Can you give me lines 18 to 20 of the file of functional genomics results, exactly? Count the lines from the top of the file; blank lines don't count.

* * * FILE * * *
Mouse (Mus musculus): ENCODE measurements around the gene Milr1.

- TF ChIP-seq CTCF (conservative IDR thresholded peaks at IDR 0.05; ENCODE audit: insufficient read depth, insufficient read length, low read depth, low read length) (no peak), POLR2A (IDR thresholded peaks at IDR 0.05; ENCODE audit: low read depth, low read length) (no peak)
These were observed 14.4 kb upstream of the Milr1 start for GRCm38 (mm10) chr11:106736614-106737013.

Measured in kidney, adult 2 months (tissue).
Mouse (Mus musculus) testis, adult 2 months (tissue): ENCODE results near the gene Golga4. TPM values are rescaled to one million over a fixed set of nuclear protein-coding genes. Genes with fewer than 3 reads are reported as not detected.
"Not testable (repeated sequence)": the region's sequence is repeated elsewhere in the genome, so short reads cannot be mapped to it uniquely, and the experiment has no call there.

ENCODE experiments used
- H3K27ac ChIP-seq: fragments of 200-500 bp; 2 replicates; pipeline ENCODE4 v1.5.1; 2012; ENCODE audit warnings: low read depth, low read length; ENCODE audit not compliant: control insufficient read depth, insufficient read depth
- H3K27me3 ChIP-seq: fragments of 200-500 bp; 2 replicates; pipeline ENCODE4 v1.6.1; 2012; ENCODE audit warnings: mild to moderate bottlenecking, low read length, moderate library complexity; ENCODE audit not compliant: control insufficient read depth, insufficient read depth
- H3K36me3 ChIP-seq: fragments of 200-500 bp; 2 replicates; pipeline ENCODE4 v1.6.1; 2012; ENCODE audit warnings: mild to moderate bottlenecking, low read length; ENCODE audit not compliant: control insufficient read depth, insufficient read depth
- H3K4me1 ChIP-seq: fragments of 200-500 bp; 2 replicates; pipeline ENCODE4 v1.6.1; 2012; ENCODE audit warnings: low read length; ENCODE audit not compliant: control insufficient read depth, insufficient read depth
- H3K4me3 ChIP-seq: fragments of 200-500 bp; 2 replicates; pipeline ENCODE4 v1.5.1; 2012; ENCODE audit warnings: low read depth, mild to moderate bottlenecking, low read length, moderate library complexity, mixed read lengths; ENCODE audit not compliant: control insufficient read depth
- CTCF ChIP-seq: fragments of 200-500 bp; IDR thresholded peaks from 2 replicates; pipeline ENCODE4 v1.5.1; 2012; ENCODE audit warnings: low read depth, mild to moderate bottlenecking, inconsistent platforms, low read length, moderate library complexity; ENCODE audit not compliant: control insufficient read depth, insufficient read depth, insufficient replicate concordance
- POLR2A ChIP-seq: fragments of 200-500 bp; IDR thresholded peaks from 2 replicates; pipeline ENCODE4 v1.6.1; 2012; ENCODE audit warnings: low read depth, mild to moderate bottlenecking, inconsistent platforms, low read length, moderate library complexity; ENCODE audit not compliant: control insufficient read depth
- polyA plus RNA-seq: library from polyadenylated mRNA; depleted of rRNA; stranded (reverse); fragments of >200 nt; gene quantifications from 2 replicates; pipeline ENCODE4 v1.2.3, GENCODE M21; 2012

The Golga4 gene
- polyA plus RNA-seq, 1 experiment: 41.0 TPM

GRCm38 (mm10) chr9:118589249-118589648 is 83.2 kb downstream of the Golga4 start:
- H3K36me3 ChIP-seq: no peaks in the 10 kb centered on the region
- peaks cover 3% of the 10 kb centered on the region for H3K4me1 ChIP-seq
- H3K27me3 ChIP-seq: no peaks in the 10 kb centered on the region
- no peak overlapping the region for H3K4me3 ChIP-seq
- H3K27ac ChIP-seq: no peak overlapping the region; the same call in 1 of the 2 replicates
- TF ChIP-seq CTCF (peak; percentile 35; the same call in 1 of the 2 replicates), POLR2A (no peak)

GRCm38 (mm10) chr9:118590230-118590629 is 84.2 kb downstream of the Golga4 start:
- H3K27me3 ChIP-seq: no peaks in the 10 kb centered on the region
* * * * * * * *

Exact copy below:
GRCm38 (mm10) chr9:118589249-118589648 is 83.2 kb downstream of the Golga4 start:
- H3K36me3 ChIP-seq: no peaks in the 10 kb centered on the region
- peaks cover 3% of the 10 kb centered on the region for H3K4me1 ChIP-seq